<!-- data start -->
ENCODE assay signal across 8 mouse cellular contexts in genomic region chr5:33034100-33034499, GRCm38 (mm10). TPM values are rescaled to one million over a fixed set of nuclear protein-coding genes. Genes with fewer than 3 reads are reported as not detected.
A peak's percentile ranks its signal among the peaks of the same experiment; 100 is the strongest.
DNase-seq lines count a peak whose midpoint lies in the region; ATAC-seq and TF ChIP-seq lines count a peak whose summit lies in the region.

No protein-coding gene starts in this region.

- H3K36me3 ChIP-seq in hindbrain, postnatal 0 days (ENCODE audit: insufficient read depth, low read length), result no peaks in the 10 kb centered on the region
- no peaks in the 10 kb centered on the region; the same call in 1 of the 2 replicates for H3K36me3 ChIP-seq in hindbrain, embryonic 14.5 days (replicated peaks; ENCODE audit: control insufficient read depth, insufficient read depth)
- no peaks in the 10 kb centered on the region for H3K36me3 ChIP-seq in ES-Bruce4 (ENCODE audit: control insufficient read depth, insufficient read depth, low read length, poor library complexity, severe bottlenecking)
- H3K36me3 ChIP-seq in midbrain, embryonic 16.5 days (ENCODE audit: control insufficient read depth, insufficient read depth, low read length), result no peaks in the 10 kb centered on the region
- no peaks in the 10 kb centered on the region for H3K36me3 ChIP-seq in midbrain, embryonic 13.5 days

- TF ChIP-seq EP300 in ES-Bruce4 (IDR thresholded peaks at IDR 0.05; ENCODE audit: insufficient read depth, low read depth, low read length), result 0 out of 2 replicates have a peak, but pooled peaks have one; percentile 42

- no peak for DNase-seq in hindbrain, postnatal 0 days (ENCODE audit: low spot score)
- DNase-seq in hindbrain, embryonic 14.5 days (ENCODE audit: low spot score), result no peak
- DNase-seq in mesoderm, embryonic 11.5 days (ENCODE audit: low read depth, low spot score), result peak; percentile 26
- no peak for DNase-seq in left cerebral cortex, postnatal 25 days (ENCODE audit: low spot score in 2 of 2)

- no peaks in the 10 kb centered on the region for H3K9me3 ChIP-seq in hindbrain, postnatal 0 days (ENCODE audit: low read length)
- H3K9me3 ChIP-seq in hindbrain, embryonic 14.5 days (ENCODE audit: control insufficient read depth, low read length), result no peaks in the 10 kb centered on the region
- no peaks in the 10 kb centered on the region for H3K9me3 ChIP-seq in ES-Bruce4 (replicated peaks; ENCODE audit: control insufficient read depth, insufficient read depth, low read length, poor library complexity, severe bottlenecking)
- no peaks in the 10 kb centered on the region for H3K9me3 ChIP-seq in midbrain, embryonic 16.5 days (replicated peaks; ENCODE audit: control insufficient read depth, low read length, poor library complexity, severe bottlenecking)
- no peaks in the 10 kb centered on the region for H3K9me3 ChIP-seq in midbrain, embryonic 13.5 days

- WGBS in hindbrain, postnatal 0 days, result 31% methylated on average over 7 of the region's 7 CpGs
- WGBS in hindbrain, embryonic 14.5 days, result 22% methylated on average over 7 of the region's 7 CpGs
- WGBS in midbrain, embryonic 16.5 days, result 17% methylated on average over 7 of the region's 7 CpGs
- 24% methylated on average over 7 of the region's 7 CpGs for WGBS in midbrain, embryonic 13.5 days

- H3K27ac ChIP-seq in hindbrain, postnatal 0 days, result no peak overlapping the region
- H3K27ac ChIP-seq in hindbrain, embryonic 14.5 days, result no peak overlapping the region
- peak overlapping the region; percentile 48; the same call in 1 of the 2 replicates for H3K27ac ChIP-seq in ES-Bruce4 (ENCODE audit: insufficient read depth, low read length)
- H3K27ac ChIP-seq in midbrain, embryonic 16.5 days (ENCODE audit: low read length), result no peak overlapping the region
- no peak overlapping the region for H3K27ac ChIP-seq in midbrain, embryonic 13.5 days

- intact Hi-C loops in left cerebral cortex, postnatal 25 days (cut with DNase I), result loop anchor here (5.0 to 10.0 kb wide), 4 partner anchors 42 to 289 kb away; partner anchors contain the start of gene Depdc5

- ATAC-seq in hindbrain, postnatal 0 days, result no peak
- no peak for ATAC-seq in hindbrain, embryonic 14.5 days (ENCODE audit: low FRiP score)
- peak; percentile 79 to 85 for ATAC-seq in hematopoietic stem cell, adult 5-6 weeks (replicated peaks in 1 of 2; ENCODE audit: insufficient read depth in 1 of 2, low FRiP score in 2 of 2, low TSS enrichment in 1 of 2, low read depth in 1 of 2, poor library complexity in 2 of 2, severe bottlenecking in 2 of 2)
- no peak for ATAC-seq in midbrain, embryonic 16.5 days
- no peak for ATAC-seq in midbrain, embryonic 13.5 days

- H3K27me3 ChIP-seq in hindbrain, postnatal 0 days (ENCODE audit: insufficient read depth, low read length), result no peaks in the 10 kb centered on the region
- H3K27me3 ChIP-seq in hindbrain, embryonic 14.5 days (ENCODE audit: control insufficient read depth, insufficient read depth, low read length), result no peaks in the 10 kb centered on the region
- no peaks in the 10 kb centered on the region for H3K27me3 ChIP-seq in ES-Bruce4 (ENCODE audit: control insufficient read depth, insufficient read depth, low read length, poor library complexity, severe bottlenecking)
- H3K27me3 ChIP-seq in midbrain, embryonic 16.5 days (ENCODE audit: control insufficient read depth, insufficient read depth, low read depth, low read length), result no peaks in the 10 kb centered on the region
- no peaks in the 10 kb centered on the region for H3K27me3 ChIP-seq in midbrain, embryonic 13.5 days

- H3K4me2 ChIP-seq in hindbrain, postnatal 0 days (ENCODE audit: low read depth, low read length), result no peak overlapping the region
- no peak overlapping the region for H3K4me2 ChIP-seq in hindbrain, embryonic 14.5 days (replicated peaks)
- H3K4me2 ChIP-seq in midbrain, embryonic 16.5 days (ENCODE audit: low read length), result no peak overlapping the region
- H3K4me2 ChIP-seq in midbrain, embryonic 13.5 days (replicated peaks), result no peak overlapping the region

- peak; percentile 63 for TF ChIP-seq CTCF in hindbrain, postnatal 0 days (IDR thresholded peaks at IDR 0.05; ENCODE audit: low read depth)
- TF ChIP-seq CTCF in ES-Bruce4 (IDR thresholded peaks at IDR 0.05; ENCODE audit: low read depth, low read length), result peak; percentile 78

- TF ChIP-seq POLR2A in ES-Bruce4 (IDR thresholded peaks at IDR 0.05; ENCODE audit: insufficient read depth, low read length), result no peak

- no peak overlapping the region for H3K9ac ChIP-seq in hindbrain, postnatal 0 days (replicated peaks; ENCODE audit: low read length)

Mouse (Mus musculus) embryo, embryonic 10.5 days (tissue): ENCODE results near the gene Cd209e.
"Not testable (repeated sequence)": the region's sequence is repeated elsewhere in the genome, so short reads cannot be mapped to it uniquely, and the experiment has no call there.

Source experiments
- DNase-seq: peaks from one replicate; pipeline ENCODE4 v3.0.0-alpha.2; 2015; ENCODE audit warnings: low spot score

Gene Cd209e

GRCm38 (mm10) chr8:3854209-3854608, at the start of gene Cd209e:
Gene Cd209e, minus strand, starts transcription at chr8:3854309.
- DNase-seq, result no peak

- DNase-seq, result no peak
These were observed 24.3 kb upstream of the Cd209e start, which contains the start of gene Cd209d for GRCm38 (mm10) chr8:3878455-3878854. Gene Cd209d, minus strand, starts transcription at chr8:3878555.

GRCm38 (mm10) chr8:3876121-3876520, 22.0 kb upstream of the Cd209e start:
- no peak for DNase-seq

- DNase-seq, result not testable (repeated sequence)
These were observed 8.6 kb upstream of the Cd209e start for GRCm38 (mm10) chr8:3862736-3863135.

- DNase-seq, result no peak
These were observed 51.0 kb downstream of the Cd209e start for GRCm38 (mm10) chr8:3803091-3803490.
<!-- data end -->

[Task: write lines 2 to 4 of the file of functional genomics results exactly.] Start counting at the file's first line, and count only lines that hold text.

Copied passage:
A peak's percentile ranks its signal among the peaks of the same experiment; 100 is the strongest.
DNase-seq lines count a peak whose midpoint lies in the region; ATAC-seq and TF ChIP-seq lines count a peak whose summit lies in the region.

No protein-coding gene starts in this region.